Classroom Management Tips For New Seating Arrangements

For a new teacher's classroom arrangements, the classroom seating chart might look typically standard – usually with frontal rows. With a new class, this is probably a good option as a new teacher needs to teach first and talk later. The frontal classroom seating arrangement is probably the best way to go in terms of getting to know a new class and exercising classroom control.

There will naturally come a time however when a teacher will want to opt for group or pair work as one of the primary activities in the lesson plan. If you have not until now, you might want to plan for a brief 'getting to know you' activity. Experiment a bit. Are the pupils familiar with each other? Who have not got to know yet? This is a good way to 'test' different classroom arrangements and see how well they appeal to you and your classroom management style.

New Classroom Seating Arrangements

Try getting the students to talk about themselves (kids love to do this) for about one to two minutes. The couple who has the longest list wins. The easiest type of seating arrangements for executing this type of ice breaker is either turning around the desks to face another pair, or walking around the room trying to find a student who has the same interests. (example: who likes vanilla ice-cream, same number of brothers or sisters, same mode of transport)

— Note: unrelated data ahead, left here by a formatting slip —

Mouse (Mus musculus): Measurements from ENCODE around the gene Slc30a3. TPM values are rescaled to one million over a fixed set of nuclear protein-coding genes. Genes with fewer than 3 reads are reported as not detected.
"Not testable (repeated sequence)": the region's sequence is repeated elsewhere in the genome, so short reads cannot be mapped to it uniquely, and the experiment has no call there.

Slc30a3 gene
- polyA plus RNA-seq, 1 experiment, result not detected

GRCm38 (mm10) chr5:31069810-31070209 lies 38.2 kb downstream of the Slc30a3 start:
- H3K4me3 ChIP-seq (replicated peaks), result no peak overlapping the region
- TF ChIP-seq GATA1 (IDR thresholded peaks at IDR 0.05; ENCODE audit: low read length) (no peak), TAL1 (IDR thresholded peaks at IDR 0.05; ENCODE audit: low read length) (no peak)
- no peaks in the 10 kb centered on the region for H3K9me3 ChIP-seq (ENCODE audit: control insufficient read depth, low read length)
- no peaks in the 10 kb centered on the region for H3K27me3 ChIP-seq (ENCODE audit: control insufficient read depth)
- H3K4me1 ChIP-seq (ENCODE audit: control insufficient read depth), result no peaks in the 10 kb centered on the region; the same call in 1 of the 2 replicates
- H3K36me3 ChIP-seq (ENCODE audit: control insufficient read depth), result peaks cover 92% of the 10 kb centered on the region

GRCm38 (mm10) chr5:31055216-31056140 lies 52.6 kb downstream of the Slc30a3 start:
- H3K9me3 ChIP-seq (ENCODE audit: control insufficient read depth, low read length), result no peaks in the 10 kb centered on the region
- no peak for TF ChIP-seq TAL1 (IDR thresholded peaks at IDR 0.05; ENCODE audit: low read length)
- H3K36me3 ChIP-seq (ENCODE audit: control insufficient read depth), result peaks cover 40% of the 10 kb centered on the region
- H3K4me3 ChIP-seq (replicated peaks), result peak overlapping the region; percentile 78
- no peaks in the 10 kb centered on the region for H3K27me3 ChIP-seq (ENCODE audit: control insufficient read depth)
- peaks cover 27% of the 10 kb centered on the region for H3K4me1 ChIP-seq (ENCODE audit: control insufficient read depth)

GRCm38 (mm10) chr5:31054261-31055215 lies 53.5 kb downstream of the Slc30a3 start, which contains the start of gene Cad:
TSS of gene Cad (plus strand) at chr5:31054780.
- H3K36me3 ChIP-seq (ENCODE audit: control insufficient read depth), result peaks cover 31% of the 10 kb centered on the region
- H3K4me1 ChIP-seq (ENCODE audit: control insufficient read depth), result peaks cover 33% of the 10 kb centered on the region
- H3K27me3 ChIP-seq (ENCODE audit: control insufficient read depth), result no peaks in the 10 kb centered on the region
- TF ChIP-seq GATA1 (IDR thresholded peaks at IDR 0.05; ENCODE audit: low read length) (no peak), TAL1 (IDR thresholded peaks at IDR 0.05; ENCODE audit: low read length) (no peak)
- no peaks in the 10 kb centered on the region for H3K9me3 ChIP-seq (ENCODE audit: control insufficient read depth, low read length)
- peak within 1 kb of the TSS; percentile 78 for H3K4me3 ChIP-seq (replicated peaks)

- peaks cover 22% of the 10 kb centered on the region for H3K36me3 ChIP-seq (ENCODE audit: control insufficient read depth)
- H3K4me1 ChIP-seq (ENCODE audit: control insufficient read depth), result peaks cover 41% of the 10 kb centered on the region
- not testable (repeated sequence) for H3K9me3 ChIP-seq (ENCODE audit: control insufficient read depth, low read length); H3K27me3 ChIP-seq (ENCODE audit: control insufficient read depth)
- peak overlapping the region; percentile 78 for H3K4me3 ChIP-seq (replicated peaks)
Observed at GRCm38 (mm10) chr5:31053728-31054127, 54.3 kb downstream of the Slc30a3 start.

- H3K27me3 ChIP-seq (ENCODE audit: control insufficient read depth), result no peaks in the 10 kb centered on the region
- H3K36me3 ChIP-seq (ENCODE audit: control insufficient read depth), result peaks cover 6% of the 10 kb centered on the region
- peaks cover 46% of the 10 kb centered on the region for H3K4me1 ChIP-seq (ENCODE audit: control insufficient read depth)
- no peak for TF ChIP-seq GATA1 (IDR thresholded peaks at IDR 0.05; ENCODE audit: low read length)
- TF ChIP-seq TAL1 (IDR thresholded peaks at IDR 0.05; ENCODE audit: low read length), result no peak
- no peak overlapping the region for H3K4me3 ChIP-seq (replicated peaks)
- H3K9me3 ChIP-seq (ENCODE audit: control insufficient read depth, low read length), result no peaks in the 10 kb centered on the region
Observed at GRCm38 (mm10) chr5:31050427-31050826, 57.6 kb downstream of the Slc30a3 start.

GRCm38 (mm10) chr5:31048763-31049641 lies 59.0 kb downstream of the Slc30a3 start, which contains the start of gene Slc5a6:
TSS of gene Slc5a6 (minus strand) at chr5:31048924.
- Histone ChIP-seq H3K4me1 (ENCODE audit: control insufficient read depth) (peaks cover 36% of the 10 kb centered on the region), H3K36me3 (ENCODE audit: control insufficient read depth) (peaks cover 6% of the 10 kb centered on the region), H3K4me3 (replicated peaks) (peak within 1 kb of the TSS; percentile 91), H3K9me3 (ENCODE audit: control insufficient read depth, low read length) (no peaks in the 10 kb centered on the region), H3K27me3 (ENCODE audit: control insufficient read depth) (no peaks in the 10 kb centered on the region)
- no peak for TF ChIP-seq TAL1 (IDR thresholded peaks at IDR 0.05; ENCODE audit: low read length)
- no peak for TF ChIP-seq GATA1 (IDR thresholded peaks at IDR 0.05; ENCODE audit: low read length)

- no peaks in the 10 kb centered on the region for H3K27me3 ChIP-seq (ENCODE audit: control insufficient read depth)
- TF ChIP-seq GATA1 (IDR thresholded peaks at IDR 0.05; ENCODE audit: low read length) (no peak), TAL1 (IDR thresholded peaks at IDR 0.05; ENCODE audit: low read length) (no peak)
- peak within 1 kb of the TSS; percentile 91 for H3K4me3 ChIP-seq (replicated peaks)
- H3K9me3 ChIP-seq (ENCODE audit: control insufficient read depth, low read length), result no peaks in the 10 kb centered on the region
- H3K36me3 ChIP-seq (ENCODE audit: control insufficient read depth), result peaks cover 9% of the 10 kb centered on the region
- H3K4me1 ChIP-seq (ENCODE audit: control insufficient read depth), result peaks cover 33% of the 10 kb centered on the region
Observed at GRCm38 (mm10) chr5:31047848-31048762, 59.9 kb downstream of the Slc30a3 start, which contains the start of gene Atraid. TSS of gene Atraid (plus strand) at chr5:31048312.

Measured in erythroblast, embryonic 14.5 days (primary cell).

Using Classroom Procedures

Using classroom procedures is an important part of effective classroom management for classroom arrangements such as pair work or group work.

Just in a getting-to-know-you activity alone, students need to know several classroom procedures. They need to know:

  • the teacher's classroom procedure for group or pair work. (the actual task itself)
  • the procedure for classroom seating arrangements for either getting up or sitting down during the task
  • the procedure for ending the group or pair work and coming back to the original seating plan.

Always plan for at least three to four different procedures for every task that you intend to do in the classroom. This is part of your management plan and all effective bedroom managers have them. When you do this well over time, you can teach more and talk less as students will be ingrained and know your procedures so well that you will not need to spend time with explicit classroom instruction on this. However, you will need to remind them every now and then. Do not be surprised if they forget!



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